Sunday, April 29, 2012

Bedtime Eyes ベッドタイムアイズ (1987) / directed by Tatsumi Kumashiro

A few covers and screengrabs from the 80's adaption of Amy Yamada's controversial first novel, Bedtime Eyes, which I'm reading at the moment. It features a trio of mismatched relationships between black men (mostly G.I.'s) and Japanese women. The men tend to be simplified and infantile, but the women love them still the same. It's very racy content, so it makes sense that Kumashiro would be asked to direct. Also, I had the chance to view his Twisted Path of Love today, and love the way he employs a handheld camera in his features. Here's some media:

Monday, April 23, 2012

Dendera (2011) / directed by Daisuke Tengan

Trailer for Daisuke Tengan's new film, Dendera. It picks up where his father's (Shohei Imamura's) film, The Ballad of Narayama (1983), left off and depicts a group of elderly women, who, as according to village ritual, have been left to die atop a mountain, yet defy convention and create a settlement called Dendera where they resolve to continue their existence. The film is adapted from a novel by Yuya Sato.

Hakuchi: The Innocent (1999) / directed by Macoto Tezuka

Hakuchi (1999)

A little Eastern gem by Osamu Tezuka's heir, Macoto. He shows the same compositional eye as his father and has the love of the fantastic that permeates so much of manga. Yet, he stays true to cinematic conventions by aligning his story within classical structure and psychological believability.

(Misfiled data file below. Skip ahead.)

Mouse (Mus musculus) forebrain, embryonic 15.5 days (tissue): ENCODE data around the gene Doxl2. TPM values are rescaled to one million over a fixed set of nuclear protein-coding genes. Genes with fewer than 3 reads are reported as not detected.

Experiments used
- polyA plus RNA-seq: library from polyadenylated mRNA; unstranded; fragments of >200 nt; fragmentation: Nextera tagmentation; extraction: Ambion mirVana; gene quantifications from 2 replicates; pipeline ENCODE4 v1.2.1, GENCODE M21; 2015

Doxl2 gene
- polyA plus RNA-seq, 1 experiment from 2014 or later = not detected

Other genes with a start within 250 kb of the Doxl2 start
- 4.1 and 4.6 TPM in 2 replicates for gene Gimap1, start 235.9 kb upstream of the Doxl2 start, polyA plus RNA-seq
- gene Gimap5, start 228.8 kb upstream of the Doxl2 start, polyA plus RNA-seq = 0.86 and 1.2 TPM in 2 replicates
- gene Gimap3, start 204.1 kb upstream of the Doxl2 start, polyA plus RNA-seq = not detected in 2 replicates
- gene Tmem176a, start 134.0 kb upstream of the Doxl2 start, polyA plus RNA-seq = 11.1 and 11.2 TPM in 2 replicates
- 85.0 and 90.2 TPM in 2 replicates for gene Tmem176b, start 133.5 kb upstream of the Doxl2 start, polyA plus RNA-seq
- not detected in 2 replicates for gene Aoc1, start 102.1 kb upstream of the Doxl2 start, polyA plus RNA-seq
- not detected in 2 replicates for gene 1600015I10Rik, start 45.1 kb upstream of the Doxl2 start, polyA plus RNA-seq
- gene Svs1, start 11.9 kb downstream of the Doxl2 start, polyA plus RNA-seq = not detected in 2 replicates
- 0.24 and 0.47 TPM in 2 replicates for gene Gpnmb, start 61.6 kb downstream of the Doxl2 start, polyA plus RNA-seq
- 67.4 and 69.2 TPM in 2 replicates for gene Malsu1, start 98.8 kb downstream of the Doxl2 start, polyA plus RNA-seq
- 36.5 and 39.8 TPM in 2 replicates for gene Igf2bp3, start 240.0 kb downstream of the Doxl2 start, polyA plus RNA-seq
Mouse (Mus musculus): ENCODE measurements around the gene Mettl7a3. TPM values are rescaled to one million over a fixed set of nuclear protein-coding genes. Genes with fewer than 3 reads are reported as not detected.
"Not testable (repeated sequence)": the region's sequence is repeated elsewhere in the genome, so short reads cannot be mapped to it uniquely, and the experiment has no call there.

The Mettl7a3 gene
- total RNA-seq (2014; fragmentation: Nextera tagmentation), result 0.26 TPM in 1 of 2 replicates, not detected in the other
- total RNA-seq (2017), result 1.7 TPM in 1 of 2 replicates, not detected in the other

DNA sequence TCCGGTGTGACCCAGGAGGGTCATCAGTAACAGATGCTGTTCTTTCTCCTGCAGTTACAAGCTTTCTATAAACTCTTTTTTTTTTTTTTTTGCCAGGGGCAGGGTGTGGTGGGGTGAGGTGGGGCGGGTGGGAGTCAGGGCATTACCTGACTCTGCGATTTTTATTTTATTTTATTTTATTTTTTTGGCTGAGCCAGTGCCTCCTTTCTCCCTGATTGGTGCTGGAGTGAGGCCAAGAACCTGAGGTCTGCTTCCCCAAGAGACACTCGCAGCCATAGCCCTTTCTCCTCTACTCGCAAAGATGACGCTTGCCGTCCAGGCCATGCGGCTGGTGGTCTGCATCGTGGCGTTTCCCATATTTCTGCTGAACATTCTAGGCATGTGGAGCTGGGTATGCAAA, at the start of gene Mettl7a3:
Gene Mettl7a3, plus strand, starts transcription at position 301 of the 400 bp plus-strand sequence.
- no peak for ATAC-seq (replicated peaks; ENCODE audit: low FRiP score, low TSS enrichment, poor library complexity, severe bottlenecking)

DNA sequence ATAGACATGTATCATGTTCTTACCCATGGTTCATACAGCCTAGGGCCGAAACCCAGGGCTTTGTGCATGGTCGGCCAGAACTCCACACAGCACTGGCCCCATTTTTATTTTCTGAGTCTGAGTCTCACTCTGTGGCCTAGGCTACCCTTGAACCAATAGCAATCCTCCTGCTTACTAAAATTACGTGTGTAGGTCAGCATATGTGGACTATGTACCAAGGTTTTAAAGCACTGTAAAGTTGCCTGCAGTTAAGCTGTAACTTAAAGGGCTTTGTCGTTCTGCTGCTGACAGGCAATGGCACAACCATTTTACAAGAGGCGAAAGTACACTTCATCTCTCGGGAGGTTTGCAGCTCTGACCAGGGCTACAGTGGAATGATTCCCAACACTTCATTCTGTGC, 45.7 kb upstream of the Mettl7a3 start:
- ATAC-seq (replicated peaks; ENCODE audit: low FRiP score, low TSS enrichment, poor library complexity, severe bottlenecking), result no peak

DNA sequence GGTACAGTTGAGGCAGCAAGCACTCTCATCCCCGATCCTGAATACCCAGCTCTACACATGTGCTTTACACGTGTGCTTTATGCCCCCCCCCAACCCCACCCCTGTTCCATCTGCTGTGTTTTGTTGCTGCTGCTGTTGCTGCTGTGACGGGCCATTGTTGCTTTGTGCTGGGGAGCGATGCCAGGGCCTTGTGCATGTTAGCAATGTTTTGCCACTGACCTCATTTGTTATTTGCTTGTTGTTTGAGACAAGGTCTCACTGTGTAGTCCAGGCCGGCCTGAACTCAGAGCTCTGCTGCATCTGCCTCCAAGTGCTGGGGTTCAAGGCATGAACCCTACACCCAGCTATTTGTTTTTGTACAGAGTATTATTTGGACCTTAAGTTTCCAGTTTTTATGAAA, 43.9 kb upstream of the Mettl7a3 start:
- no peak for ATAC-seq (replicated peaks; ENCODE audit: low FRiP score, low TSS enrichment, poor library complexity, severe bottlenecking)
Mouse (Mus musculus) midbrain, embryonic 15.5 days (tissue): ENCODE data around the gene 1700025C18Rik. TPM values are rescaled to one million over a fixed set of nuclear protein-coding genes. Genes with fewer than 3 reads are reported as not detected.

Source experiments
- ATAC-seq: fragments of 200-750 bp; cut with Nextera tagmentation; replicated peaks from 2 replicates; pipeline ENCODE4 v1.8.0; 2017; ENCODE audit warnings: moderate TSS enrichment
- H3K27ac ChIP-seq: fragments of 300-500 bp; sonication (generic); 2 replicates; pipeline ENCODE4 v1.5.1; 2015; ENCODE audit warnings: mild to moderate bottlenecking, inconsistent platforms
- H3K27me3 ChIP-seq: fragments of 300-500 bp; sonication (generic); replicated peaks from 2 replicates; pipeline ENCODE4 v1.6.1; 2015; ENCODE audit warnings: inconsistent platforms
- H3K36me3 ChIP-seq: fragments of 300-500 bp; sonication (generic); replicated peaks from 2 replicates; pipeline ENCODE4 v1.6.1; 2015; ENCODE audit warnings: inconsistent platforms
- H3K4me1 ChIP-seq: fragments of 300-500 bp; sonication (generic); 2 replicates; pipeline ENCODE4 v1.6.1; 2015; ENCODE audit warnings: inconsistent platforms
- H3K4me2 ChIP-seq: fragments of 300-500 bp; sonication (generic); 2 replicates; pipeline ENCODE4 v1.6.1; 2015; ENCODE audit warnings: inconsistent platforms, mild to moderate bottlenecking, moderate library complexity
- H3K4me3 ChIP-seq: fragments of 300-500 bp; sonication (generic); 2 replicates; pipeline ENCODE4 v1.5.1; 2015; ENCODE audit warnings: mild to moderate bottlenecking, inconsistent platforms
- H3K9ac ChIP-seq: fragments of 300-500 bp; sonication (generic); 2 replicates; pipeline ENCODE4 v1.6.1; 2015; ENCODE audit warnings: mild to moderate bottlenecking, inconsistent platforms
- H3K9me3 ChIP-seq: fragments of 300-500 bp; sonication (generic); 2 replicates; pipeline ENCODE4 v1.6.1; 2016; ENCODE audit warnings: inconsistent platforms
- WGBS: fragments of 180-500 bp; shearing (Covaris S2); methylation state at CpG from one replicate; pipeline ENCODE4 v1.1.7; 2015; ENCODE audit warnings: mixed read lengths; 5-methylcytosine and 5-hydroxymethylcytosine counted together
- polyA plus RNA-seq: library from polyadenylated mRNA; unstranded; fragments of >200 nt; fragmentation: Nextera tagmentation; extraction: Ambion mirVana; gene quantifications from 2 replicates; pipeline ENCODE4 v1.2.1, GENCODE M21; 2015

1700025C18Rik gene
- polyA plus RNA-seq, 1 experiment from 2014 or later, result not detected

Isawa (Tadanobu Asano) is a young journalist in a Japan plagued by war, and subsequently dumbed down by the flamboyant media broadcasts of the TV station that he works at. Ginga (Reika Hashimoto) and Sayo (Miyako Koda) are the two women occupying his life, one who's a mass media starlet, and the other who is loving yet mentally challenged. As he navigates this shattered world, he comes into himself as an individual, all the while not fully committing to either woman, by hiding Sayo in his room, away from his nosy landlords, and shunning the childlike and conceited advances of Ginga. On top of this is his draconian boss, played by an always-welcome Yoshio Harada, and the general living situation, where it appears that all, even so-called privileged people like Isawa, who don't have to fight in the war, live in a state of poverty. Of particular note are the scenes between Isawa and Ginga, and the power struggle that takes place between them. Reika Hashimoto ought to be commended for holding her own at age 19 against Asano, who had by then already made a firm place in the hip Japanese cinema, like this film.


The picture works well as a "world-portrait" more than the Western convention of understanding the motives of one character. This is a very unique film among many, and for those who enjoy it, like myself, it should spur them on to visit more of Tezuka's work, and even read his father's comics to see how deep the heritage goes. He seems to have delved into genre film-making with 2004's Black Kiss, but judging by this entry, it ought to be more than a play on the expectations of a scare-picture.